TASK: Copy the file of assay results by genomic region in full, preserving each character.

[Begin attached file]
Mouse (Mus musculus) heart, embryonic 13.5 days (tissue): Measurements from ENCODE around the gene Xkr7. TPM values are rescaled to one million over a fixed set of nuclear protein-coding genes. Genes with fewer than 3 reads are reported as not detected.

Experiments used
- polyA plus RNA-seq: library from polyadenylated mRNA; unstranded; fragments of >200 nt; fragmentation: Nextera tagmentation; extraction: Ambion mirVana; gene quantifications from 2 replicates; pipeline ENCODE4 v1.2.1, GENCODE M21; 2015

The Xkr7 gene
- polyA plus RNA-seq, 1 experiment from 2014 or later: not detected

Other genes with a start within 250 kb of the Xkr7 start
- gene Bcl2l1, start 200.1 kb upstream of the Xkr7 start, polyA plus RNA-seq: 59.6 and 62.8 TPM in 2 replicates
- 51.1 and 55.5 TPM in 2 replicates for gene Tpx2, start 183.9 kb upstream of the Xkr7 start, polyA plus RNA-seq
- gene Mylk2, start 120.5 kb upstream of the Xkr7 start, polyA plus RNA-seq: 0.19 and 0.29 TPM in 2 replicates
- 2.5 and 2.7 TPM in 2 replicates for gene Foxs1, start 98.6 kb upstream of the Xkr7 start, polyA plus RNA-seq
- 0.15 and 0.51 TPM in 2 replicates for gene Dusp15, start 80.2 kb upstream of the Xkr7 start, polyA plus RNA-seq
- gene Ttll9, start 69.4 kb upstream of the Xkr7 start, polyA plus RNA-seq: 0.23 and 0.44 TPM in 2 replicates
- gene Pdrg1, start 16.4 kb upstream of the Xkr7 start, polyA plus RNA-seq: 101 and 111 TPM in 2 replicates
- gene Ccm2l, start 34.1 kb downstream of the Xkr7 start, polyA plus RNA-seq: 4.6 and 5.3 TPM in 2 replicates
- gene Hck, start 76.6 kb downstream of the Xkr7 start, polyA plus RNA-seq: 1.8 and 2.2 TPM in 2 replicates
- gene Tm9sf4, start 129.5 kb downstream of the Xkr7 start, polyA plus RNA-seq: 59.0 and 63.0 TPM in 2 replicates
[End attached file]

Mouse (Mus musculus) heart, embryonic 13.5 days (tissue): Measurements from ENCODE around the gene Xkr7. TPM values are rescaled to one million over a fixed set of nuclear protein-coding genes. Genes with fewer than 3 reads are reported as not detected.

Experiments used
- polyA plus RNA-seq: library from polyadenylated mRNA; unstranded; fragments of >200 nt; fragmentation: Nextera tagmentation; extraction: Ambion mirVana; gene quantifications from 2 replicates; pipeline ENCODE4 v1.2.1, GENCODE M21; 2015

The Xkr7 gene
- polyA plus RNA-seq, 1 experiment from 2014 or later: not detected

Other genes with a start within 250 kb of the Xkr7 start
- gene Bcl2l1, start 200.1 kb upstream of the Xkr7 start, polyA plus RNA-seq: 59.6 and 62.8 TPM in 2 replicates
- 51.1 and 55.5 TPM in 2 replicates for gene Tpx2, start 183.9 kb upstream of the Xkr7 start, polyA plus RNA-seq
- gene Mylk2, start 120.5 kb upstream of the Xkr7 start, polyA plus RNA-seq: 0.19 and 0.29 TPM in 2 replicates
- 2.5 and 2.7 TPM in 2 replicates for gene Foxs1, start 98.6 kb upstream of the Xkr7 start, polyA plus RNA-seq
- 0.15 and 0.51 TPM in 2 replicates for gene Dusp15, start 80.2 kb upstream of the Xkr7 start, polyA plus RNA-seq
- gene Ttll9, start 69.4 kb upstream of the Xkr7 start, polyA plus RNA-seq: 0.23 and 0.44 TPM in 2 replicates
- gene Pdrg1, start 16.4 kb upstream of the Xkr7 start, polyA plus RNA-seq: 101 and 111 TPM in 2 replicates
- gene Ccm2l, start 34.1 kb downstream of the Xkr7 start, polyA plus RNA-seq: 4.6 and 5.3 TPM in 2 replicates
- gene Hck, start 76.6 kb downstream of the Xkr7 start, polyA plus RNA-seq: 1.8 and 2.2 TPM in 2 replicates
- gene Tm9sf4, start 129.5 kb downstream of the Xkr7 start, polyA plus RNA-seq: 59.0 and 63.0 TPM in 2 replicates